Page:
In 1985, the Kansas City Royals won their first World Series. They had been to the Series once before, in 1980. The Philadelphia Phillies spoiled that party. The St. Louis Cardinals to this day think the Royals only won in 1985 because of a bad call. I think great pitching and George Brett had more to do with it than a bad call.
It was the first World Championship for the 1969 expansion team. The Royals have a triple A farm team in Omaha. In 1985, that team was known as the Omaha Royals. Games were played at Johnny Rosenblatt Stadium, the Blatt for short. There was one night in 1985 that the stadium was sold out. It was on July 4.
In 1976, America celebrated its 200th birthday. A family from New York became very famous on July 4, 1976. It was the Grucci Family. They set up the an incredible fireworks display that lit up the sky over the Statue of Liberty.
I watched that display on a 16 x 20 inch color television. It was much like the television Forrest Gump watched the Grucci Family’s creation moments before he proposed to his beloved Jenny. Remember that scene?
On July 4, 1985, the Omaha World Herald hired the Grucci Family to create a fireworks spectacular that would amaze the crowd that gathered to watch the Omaha Royals play a baseball game. What they got was much bigger than anyone imagined.
It became an annual event for the Omaha Royals and the Grucci Family firework display. The event grew to the point of legends. I discovered it sometime in the early 1990’s.
I decided to take my family to Omaha for the 4th of July festivities. We decided to check out what the big deal was all about. The parking should have given me a hint. I couldn’t get within a mile of Rosenblatt.
I didn’t have tickets for the game, so I was only there to watch the fireworks from outside the stadium. As I was walking toward the stadium, I couldn’t believe what I saw. Any house owner with a clear view of the stadium was having a block party, a family party or just a gathering of friend. Some sacrificed their yard to earn a few bucks parking cars.
Everywhere you looked, you could see barbecue smoke, cheap fireworks or a game of baseball. These people weren’t even in the stadium but they were celebrating their 4th of July with baseball, food and fireworks.
Soon the sidewalks started to fill. Couples or families would drop a blanket right in the middle of a busy sidewalk to claim a prime spot to watch fireworks. About the time we reached the overpass that crossed I-80 and led to Rosenblatt Stadium, it was impossible to move any closer without a pushing and shoving match.
After we found a place to watch, it took about an hour for the game to end and the night sky to darken enough for the prime viewing. I never realized the preparation time it took. The set up took six days with eight pyro-technicians. I read they used 35 firing batteries and 749 firing cues. The whole display was orchestrated by computer to music piped over a radio station.
Once the spectacular began, everything stopped. All barbecuing, all baseball games, all conversation among friends. Amazingly, so did the traffic on I-80. Not a car of semi moved and no one complained. They were getting their money’s worth. Nothing moved until after Lee Greenwood had ended the show with God Bless the USA.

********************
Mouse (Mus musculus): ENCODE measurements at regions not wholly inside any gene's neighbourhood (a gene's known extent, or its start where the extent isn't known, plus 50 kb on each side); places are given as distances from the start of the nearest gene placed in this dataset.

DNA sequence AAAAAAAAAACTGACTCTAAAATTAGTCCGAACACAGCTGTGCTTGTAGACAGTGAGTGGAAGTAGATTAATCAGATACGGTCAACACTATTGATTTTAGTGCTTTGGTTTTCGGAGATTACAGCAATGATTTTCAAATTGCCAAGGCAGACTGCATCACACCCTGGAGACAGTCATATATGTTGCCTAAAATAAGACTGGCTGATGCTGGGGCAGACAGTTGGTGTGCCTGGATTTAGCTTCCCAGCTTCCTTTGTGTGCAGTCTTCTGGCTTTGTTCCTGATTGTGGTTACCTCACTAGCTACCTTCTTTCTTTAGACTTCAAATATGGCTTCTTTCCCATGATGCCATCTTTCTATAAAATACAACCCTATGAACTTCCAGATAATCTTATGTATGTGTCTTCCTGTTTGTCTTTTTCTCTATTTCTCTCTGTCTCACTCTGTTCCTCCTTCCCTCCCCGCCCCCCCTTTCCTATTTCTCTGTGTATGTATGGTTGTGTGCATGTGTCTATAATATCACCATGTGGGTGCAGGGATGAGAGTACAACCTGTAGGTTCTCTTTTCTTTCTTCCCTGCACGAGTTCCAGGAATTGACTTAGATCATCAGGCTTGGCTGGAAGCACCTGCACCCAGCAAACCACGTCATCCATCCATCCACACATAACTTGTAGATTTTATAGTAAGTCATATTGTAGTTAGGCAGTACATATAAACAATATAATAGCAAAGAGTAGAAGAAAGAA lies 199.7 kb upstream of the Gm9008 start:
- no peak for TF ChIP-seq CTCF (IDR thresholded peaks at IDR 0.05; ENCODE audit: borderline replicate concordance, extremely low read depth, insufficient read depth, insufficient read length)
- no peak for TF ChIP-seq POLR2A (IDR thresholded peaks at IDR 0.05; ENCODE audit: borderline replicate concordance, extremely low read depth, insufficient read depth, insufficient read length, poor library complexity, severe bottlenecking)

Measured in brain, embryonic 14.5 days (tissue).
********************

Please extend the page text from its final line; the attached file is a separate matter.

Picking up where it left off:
That first time, standing outside the stadium, got me hooked. For several years, I never missed a Grucci firework display at Rosenblatt Stadium. The only difference is I bought tickets very early and it usually included a parking pass.
I would stock up for a huge post-firework tail gate. I’d have a big cooler of drinks and my favorite food was a bucket of Kentucky Fried Chicken, the original of course. There was a good reason for all the food and drink. It often took three hours to clear the traffic from the estimated 100,000 people gathered in and around Rosenblatt Stadium.
Three of those games stand out the most. One fateful 4th of July I was on a strict diet. I remember almost dying watching everyone eating the hot dogs and fried chicken, while I sucked on a diet coke.
Another time, the 4th fell in the middle of a heat wave. I was deep into my middle life crisis. I had a little convertible and showed up early, of course. I was the only one that appreciated the early arrival as the thermometer climbed to over 100 degree by 2 pm, our arrival time. The game started at 6, with the gates opening at 4.
Finally, there was the game where the Royals pitcher took a no-hitter into the ninth inning. I don’t remember his name, but he was a small left-hander that was dealing one baffling curve after another.
The opposing pitcher was just as good, giving up only one run. The Royals pitcher gave up a hit in the ninth, but won 1 – 0. The problem was the game went so fast, it wasn’t dark yet. No one cared waiting, particularly me. I was back to eating chicken.
Sadly, Johnny Rosenblatt Stadium is gone, now a parking lot for the zoo. The fireworks have moved to the new stadium downtown. Gone are all the yard parties and parking deals. The Omaha World Herald still sponsors a fireworks show, but gone is the Grucci Family displays. I haven’t been back.